“The critical voices in the Gulf dub the bloggers who pose with an Israeli flag or praise Benjamin Netanyahu while attacking the Palestinians on social media the ‘Arab Zionists’. These so-called Arab-Zionists not only celebrate the agreements, they also imbue them with a romantic dimension. They gaslight the occupation and Israeli aggression against the Palestinians, hurt the Palestinians and demean their struggle. As far as they’re concerned, one must come at the expense of the other. They highlight their Zionist sentiments even though they are Arabs and not Jews,” Al-Balushi added.

In fact, all those I spoke with in the Gulf and Morocco insisted on placing the Palestinian issue center stage even when asked about other matters. They hinted or said outright that the majority in their country had not change its mind about the Palestinian issue. During the operation in Gaza, increasing opposition was voiced in Bahrain and the UAE to the Abraham Accords, and several pro-Palestinian protests were held in Morocco.

When I spoke with Sheikh Abdul-Aziz Mubarak Al Khalifa, Bahrain’s former ambassador in London on the day the Bahraini ambassador arrived in Israel, he expressed hope that close cooperation between our countries would advance a solution to the Palestinian problem. “The arrival of the Bahraini ambassador points to a new chapter in Israel-Bahrain relations,” he said. “This is happening a year after the signing of the Abraham Accords when it is already clear that we are sincerely interested in cooperation to strengthen the interests of both states. Not only will we try to help each other fight terrorism and seek new ways to ensure sustainable development, we will also make efforts to find an agreed solution to the Israeli-Palestinian conflict,” Al Khalifa told Zman Yisrael. “Obviously, Israel must work to include the Palestinians in diplomatic and economic initiatives with its new regional partners and reduce tensions in places like Sheikh Jarrah because these could lead to unnecessary repercussions harmful to the existing bridges. It is vital that Israel defend and protect the areas holy to Muslims such as the Al-Aqsa Mosque and limit police intervention at the holy sites.”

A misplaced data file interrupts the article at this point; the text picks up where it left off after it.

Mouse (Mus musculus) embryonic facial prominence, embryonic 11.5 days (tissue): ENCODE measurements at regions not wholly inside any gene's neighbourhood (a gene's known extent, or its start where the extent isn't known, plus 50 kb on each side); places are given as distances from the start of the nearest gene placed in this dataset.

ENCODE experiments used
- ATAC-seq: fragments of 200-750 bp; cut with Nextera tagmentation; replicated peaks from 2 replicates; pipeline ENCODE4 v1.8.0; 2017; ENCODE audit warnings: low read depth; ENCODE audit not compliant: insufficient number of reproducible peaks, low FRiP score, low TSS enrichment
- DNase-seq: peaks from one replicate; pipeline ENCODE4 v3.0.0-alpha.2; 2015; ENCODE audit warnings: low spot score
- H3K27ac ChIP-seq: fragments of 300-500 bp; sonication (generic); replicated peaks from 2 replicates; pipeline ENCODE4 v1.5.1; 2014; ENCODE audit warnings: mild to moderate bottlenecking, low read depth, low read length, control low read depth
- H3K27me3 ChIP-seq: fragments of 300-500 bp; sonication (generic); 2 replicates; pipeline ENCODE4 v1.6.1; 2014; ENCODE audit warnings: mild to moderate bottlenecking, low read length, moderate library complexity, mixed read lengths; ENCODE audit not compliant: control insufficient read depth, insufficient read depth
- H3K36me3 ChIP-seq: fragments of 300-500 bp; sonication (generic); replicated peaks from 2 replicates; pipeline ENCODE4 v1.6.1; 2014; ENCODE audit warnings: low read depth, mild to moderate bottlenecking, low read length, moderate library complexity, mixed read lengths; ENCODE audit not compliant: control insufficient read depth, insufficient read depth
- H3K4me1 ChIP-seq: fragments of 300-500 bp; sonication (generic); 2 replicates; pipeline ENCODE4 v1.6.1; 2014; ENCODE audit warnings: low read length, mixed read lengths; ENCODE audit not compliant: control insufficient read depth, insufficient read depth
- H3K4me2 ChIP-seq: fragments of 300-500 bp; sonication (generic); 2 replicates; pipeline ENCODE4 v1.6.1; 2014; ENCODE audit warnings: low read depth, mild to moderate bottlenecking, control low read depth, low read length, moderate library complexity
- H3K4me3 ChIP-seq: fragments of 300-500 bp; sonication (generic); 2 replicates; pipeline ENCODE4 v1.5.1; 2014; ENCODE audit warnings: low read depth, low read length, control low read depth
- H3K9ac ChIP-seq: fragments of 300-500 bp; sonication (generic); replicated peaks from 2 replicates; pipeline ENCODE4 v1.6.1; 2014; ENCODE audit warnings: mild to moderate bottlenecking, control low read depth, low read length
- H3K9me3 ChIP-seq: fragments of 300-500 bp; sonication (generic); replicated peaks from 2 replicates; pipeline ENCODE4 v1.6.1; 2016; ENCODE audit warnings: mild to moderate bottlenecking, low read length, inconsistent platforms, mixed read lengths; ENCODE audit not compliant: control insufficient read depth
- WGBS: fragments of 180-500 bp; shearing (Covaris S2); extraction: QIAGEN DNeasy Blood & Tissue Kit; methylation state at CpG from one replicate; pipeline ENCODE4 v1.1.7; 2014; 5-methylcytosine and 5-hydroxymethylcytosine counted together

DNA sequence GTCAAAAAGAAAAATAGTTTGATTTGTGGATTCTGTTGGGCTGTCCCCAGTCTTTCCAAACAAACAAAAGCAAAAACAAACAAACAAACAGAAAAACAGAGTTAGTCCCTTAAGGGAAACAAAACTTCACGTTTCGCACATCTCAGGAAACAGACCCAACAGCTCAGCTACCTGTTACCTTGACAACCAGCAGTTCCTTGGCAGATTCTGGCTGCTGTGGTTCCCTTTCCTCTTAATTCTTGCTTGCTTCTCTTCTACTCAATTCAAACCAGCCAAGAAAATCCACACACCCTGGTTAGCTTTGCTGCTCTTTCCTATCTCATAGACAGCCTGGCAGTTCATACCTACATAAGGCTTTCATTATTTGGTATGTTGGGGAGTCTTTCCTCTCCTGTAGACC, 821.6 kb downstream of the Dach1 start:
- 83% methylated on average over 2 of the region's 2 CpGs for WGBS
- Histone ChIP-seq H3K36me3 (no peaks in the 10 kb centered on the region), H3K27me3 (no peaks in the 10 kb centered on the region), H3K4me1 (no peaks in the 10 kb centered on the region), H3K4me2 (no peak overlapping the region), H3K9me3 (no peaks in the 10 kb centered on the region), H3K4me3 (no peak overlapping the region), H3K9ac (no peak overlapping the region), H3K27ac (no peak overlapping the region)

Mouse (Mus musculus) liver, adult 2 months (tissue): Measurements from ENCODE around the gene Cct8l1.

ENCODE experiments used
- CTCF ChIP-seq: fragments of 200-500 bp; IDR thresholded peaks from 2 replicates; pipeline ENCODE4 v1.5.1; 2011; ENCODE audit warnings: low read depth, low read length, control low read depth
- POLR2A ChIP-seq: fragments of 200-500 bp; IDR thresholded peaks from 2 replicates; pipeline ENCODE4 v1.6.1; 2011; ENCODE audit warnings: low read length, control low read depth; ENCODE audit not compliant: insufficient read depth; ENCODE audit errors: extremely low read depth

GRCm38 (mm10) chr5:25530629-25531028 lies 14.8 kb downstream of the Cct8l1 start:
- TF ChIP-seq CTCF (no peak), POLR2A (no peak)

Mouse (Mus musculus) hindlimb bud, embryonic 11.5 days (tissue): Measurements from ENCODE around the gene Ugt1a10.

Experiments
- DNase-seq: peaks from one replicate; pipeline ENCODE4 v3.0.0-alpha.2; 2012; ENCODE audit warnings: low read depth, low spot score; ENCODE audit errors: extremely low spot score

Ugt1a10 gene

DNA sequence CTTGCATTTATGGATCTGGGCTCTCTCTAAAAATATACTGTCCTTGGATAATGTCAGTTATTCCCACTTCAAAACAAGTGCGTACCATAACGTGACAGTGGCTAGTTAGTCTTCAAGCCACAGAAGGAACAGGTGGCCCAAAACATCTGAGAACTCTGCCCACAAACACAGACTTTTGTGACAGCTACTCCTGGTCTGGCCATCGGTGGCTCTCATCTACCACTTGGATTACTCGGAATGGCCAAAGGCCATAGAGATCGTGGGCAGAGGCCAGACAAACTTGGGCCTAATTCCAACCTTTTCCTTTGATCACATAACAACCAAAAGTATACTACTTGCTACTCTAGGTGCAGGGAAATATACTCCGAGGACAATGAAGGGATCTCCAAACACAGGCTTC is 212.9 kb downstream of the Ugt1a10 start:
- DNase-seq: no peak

“I heard from my sources that what happened at the mosque in May angered many in the governments of Israel’s new regional partners,” added Shama Mishtali, an expert on Jewish-Muslim relations and founder of the Moors and Saints social startup operating from Dubai.

“The normalization with the Gulf states and other Arab states has to include the Palestinians,” says Eitan Charnoff, founder of Potomac Strategy who visits Dubai often. Charnoff, who has been active in the Gulf for years, is convinced that Israel has everything to gain by integrating the Palestinians and Arab Israelis into the normalization agenda. “Bilateral normalization that fails to take into account the Palestinians and Palestinian honor, as well as social-economic problems, will be fragile and constantly challenged by the geopolitical and social dynamics of the conflict. Increasing Palestinian economic opportunities in East Jerusalem and the West Bank through cooperation projects made possible by the new peace agreements could help prevent violence. It is imperative to de-escalate to the extent possible in places that are not central to security needs, such as Sheikh Jarrah because this tension has dangerous and unnecessary repercussions.”